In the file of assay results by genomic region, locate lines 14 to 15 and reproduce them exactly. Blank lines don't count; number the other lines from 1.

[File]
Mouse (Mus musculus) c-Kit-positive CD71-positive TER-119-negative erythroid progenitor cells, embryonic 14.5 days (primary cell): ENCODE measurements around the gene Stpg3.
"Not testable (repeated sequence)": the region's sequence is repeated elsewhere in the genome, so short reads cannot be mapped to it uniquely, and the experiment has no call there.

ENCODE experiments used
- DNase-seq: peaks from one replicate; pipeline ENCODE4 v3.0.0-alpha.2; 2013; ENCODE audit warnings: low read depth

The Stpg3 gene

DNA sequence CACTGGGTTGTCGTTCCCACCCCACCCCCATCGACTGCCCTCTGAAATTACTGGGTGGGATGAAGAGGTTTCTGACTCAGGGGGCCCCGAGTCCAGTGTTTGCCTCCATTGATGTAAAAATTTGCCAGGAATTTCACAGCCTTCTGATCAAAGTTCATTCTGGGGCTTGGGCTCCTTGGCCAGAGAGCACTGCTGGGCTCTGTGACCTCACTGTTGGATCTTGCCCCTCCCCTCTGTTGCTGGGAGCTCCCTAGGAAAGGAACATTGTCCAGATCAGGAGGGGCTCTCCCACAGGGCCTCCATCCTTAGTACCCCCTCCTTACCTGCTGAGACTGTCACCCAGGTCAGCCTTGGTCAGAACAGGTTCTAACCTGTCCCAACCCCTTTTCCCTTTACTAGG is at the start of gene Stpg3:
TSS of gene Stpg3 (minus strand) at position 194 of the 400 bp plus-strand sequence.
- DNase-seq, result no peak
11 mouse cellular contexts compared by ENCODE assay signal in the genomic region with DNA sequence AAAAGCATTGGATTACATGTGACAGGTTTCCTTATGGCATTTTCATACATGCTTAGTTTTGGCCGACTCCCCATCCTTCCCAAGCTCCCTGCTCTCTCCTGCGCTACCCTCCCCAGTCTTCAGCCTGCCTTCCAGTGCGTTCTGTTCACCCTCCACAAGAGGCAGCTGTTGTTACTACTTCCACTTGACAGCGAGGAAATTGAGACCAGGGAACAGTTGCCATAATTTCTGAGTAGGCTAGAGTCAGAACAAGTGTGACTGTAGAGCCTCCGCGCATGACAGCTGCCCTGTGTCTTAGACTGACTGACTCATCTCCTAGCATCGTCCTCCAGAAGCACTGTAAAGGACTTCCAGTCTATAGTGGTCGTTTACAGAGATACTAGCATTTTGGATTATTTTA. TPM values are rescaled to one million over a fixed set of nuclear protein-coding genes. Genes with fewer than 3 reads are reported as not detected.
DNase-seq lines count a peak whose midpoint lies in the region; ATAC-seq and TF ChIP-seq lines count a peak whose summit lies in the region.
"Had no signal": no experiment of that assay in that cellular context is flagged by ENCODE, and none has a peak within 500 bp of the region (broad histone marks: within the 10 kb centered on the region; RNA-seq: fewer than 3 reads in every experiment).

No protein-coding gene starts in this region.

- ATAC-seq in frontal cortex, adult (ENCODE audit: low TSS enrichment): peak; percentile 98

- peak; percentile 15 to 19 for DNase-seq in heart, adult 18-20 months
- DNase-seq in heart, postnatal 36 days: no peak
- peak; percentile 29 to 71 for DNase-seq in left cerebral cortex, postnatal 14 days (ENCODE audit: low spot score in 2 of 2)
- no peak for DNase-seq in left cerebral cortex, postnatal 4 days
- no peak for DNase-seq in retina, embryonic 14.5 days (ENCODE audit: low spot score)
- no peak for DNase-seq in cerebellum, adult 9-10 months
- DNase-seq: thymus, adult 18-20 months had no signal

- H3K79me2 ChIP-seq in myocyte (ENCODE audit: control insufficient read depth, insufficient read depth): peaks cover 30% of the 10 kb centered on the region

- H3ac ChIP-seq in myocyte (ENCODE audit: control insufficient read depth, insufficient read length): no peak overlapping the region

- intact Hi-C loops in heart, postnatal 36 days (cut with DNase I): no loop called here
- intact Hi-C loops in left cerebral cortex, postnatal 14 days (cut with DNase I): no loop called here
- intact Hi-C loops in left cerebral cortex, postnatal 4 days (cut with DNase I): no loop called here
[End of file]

- peak; percentile 15 to 19 for DNase-seq in heart, adult 18-20 months
- DNase-seq in heart, postnatal 36 days: no peak